I've come to the conclusion that most IT projects fail because of the impedance mismatch between stakeholders and technical staff. Dev projects don't fail because of technical incompetence or a poor choice in technology...those things can usually be overcome. Projects fail because technical people can't talk "business" and business people can't talk propellor-head. That's why we have PMs...unfortunately these folks, in my experience, aren't a good bridge. The best way to overcome the impedence mismatch, IMHO, is for senior technical people to take more accountability for the management of their projects. Learn about budgeting and estimating, learn about risk management, learn about time and resource management. Understand quality management. These are the things that the PMP certification focuses on. If you want to be called a "senior" programmer or an "architect" then you really do need to know these soft skills. You need to be able to communicate to stakeholders on a level they understand. Don't expect your stakeholders to understand the technical mumbo jumbo. The stuff on the PMP exam is the stuff that traditionally bores or annoys highly technical people. That's a shame. It's those items that are most valuable to business people and executives. Examples...contract negotiations, budgeting, estimating, and risk management.
Scrum masters and Agile, in general, rarely help with the impedance mismatch either. I've written before that many agilists use the Agile Manifesto as a way to further obfuscate communications among technical folks and stakeholders. Please see these posts: [[On Points]], #NoEstimates Movement is Nuts, and [[The Cargo Cults of Software Development Management]]...to name just a few.
Improve Your Brand and Be a Better Entrepreneurial Programmer
There is no better way to improve your brand as a Senior Whatever than to attain a certification in project management. Just learned node.js? Ho hum. Just got your certification in Hadoop? Who hasn't? But there aren't many PMP-certified technical programmers...what a great way to differentiate yourself from the crowd.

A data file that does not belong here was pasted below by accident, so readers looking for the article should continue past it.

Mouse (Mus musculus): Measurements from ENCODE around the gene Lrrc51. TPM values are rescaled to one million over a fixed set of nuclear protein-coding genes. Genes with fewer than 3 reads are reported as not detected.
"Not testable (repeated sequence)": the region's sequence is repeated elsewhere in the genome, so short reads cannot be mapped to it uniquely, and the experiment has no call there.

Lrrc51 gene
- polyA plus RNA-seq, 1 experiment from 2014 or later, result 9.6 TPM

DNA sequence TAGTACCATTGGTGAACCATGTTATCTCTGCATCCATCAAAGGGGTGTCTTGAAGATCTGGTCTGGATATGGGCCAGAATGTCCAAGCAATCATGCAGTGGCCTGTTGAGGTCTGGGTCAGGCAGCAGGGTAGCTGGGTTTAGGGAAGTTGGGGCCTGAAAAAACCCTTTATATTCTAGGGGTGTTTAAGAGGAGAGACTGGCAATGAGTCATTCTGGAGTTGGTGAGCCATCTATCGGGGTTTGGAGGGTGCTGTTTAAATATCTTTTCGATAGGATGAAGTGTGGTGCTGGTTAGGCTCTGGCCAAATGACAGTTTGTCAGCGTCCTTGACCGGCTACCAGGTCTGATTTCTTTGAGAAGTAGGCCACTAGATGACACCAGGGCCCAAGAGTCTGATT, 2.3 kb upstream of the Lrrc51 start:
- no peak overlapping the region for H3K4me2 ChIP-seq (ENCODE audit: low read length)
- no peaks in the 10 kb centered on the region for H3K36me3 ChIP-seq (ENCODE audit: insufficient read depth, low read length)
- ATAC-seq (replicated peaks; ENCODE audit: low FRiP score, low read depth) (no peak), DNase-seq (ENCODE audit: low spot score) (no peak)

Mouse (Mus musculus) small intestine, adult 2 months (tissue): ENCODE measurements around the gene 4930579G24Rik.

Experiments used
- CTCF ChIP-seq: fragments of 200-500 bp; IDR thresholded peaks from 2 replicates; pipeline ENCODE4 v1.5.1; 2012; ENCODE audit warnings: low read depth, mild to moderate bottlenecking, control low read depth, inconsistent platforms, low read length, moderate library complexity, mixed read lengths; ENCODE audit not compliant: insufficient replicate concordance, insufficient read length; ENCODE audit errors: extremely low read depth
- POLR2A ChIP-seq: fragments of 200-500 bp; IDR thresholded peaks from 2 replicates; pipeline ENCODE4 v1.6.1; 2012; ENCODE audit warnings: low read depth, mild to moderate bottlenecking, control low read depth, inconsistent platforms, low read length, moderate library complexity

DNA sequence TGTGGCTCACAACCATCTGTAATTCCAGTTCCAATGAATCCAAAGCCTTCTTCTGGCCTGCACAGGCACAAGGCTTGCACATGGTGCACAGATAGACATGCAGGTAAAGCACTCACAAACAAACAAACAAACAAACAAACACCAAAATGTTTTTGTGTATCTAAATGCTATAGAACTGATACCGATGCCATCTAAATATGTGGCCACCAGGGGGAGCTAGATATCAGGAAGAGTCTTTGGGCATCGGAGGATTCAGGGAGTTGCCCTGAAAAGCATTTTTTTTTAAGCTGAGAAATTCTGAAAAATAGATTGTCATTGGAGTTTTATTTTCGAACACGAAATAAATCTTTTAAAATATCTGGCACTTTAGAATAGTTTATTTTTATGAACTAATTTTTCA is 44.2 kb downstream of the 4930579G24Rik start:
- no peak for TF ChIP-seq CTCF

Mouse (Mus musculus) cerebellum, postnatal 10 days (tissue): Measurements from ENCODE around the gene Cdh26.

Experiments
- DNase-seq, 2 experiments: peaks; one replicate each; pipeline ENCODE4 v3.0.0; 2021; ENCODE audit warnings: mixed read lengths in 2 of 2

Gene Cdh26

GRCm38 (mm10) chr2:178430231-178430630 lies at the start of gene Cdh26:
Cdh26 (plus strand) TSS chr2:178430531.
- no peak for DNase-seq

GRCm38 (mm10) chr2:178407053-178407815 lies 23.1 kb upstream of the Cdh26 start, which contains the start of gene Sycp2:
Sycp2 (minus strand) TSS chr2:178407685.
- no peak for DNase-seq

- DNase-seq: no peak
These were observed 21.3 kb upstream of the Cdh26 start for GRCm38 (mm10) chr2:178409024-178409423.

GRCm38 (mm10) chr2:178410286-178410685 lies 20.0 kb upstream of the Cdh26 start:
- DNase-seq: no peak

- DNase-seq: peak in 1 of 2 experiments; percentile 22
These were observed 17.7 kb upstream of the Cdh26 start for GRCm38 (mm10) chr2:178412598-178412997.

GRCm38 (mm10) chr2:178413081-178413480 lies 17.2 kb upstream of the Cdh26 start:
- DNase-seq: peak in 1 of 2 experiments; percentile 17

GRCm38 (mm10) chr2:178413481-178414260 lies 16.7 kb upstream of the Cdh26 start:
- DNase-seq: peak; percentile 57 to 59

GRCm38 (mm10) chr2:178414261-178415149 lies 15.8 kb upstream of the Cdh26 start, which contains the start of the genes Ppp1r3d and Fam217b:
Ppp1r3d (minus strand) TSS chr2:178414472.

If you are an Independent Contractor then your brand is even more important. I've gotten a lot of (repeat) business because I do have the project management skills that some of my clients are lacking. There is value in being more than just a superstar coder, especially if you can manage a project loaded with technical folks.
I write often about how tech people need to be more entrepreneurial (see [[Entrepreneurial Programmers]]). This doesn't mean every tech person needs to become an independent contractor or join a startup. It means that the best tech folks are those who think about solving business problems before they think about what TNT (The Next Technology) they are going to try out on the project. Worry about the "whats" first, then the "hows". Entrepreneurs follow a set of patterns and habits that most technical folks just don't have. Since I've studied for the PMP I find I think more about risk management, as an example, far more than I have in the past. I think more about meeting deadlines and how I can avoid gold-plating. These are all good skills that everyone should have.
Management will look at you in a different light with these skills on your toolbelt.
The PMP Catch-22
The problem with the PMP is that you must document your actual experience performing project management tasks before you are allowed to sit for the exam. 3000 hours of experience to be precise. This becomes a problem for technical folks who want to take a more formal role in project management. Stakeholders want PMs with experience and certifications...yet you can't get certifications without experience. There are ways around this...consider working with an existing PM and document the mentoring as part of your contact-hours for PMI. (Yes, this is allowed).
"But I don't want to be management"
This is the reason I most hear for programmers not wanting to learn about PM duties, general management, business skills, etc. That's a shame. If you want to take your career to the next level you have to do something other than learn node.js. (Or whatever is the TNT [The New Technology] of the day.) Sorry, but it's true. Just because you study project management or entrepreneurship doesn't mean you are moving your career onto the management track. There is nothing wrong with being well-rounded.
You can also consider your new-found PM skills to be an insurance policy against future layoffs and technical skill obsolescence. Frankly, like accounting, there ain't much new going on in the project management field these days.
The PMP is a good industry certification. Too many unnecessary trick questions, but still a valuable exam and certification. The PMP carries weight within the industry and even if, like me, you hate management and PMs, it's still valuable to have in our industry. Studying for the PMP is a big investment in time, but the payoff to your brand is immeasurable.
Dave Wentzel CONTENT